One of the most welcome surprises to land in the RGM inbox this week is the new self-produced EP from Field Guide. Hailing from Manitoba, Canada, Field Guide is the brainchild of singer-songwriter Dylan MacDonald and Full Time is a beautifully hushed quartet of thoughtfully written, warmly delivered songs of heartbreak, loss and leaving. Artists trading in confessional acoustic intimacy are pretty easy to come by but what sets Field Guide apart from the crowd is the lyrical quality and the careful, understated execution in what they do. Rather than wallowing in regret, the songs take a more philosophical path, which oddly makes this record feel more like a pick-me-up than a drag-me-down. The songs are sad but matter-of-fact; sober but wry.
Title track ‘Full Time’ dissects a relationship that’s come to an end but ultimately focuses positively on its resonance and meaning and, in turn, on hope for the future. It’s smoothly done (replete with a positively huggable electric guitar break) but retains a vulnerable edge – imagine John Mayer covering a Counting Crows song and you’ll be getting close. Next, ‘Easy’ starts off as a song about fresh starts but ironically becomes steeped in reflection with MacDonald’s emotional, vibrato-laden delivery putting me in mind of Jamie Lawson and Joe Firstman. The piano-led ‘Guest Room’ looks back on a relationship that, at best, has lost its spark and spontaneity and at worst is unsalvageable. The tragedy here is lovingly cradled in distant strings, gently brushed drums, mellow woodwind and tremolo guitar. ‘Stop Myself’, driven by acoustic guitar, is soulful and lyrically more opaque but closes the set well, with more of those underplayed strings and woodwind-doing-seagull noises (every record, however short, needs moments like that, surely).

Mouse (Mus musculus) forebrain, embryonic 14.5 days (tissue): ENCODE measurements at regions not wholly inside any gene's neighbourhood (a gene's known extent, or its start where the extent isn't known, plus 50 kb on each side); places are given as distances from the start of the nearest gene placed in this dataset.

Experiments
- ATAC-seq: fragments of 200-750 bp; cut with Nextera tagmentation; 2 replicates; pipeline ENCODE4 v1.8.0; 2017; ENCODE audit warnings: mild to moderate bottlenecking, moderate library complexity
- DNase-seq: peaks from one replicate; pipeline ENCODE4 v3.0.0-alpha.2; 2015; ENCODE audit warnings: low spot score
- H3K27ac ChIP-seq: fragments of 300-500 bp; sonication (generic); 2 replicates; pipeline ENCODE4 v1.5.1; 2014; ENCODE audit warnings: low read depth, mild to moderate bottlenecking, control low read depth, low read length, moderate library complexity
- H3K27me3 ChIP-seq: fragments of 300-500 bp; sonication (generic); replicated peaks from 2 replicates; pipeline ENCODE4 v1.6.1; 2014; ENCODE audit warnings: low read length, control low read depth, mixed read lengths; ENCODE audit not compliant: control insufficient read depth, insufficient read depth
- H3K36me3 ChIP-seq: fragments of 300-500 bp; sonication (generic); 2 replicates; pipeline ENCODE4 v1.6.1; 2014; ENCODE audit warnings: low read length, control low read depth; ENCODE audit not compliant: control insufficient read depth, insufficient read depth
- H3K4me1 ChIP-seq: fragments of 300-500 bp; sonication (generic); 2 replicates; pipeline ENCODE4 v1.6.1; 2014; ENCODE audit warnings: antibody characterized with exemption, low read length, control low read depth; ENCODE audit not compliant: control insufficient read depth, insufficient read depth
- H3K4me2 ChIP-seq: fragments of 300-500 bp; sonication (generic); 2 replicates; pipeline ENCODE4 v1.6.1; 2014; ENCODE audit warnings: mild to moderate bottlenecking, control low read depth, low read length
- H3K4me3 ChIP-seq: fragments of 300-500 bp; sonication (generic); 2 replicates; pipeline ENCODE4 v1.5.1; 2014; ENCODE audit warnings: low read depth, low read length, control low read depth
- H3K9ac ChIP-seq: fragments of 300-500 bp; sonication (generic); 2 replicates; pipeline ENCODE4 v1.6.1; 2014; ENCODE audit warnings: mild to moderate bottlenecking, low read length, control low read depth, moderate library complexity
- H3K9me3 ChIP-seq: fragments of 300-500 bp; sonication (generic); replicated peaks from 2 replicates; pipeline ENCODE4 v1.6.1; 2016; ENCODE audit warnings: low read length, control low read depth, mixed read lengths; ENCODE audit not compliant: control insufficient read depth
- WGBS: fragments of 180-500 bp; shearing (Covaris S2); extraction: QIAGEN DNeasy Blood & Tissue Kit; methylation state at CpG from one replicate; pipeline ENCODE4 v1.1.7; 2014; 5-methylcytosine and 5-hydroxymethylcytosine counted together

If, like me, you can find yourself getting a little emotional when listening to this sort of thing then rest assured that the tears you cry listening to Full Time will be those of release and recognition rather than pity and pain. It’s an excellent, if modest introduction to Dylan MacDonald’s talents as a songwriter and performer and a great reminder that it’s often the softest voices that speak to us the most powerfully.
Review by Rich Barnard